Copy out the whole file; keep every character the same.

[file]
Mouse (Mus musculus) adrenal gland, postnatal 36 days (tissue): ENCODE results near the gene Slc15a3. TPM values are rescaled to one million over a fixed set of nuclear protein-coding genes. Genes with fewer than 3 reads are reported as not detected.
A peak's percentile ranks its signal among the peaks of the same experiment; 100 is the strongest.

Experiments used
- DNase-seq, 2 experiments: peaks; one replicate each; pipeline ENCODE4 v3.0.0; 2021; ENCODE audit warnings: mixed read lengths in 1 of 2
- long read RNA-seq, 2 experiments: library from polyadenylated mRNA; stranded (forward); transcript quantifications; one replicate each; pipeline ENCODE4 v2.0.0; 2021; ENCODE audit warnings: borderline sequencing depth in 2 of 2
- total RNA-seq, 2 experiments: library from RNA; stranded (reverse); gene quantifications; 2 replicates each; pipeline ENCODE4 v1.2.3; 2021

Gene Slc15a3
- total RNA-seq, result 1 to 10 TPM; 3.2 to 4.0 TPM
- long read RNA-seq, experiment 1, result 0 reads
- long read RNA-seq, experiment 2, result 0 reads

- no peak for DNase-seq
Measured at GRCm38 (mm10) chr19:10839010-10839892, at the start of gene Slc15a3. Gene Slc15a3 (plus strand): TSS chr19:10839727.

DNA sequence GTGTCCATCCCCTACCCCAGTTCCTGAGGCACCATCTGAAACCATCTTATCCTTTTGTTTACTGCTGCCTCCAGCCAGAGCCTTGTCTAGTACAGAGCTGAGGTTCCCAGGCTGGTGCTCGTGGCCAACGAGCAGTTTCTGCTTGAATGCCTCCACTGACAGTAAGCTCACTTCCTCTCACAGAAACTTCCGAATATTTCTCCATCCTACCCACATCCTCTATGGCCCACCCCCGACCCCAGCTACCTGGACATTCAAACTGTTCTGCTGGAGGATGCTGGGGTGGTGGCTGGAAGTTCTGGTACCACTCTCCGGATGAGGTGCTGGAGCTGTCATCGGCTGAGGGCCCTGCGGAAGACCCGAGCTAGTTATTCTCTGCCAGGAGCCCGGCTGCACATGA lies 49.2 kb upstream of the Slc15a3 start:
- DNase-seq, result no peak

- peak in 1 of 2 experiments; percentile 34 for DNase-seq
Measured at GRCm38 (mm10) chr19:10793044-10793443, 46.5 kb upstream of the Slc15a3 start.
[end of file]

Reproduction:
Mouse (Mus musculus) adrenal gland, postnatal 36 days (tissue): ENCODE results near the gene Slc15a3. TPM values are rescaled to one million over a fixed set of nuclear protein-coding genes. Genes with fewer than 3 reads are reported as not detected.
A peak's percentile ranks its signal among the peaks of the same experiment; 100 is the strongest.

Experiments used
- DNase-seq, 2 experiments: peaks; one replicate each; pipeline ENCODE4 v3.0.0; 2021; ENCODE audit warnings: mixed read lengths in 1 of 2
- long read RNA-seq, 2 experiments: library from polyadenylated mRNA; stranded (forward); transcript quantifications; one replicate each; pipeline ENCODE4 v2.0.0; 2021; ENCODE audit warnings: borderline sequencing depth in 2 of 2
- total RNA-seq, 2 experiments: library from RNA; stranded (reverse); gene quantifications; 2 replicates each; pipeline ENCODE4 v1.2.3; 2021

Gene Slc15a3
- total RNA-seq, result 1 to 10 TPM; 3.2 to 4.0 TPM
- long read RNA-seq, experiment 1, result 0 reads
- long read RNA-seq, experiment 2, result 0 reads

- no peak for DNase-seq
Measured at GRCm38 (mm10) chr19:10839010-10839892, at the start of gene Slc15a3. Gene Slc15a3 (plus strand): TSS chr19:10839727.

DNA sequence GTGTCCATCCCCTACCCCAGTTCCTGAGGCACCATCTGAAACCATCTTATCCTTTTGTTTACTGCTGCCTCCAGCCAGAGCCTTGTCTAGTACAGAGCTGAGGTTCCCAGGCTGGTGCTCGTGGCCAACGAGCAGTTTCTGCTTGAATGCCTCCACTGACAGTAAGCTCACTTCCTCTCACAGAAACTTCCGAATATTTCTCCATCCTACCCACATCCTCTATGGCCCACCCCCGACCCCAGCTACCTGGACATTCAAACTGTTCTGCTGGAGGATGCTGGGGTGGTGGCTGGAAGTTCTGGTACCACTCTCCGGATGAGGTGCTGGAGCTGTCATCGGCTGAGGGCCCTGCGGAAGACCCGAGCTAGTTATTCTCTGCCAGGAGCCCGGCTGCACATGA lies 49.2 kb upstream of the Slc15a3 start:
- DNase-seq, result no peak

- peak in 1 of 2 experiments; percentile 34 for DNase-seq
Measured at GRCm38 (mm10) chr19:10793044-10793443, 46.5 kb upstream of the Slc15a3 start.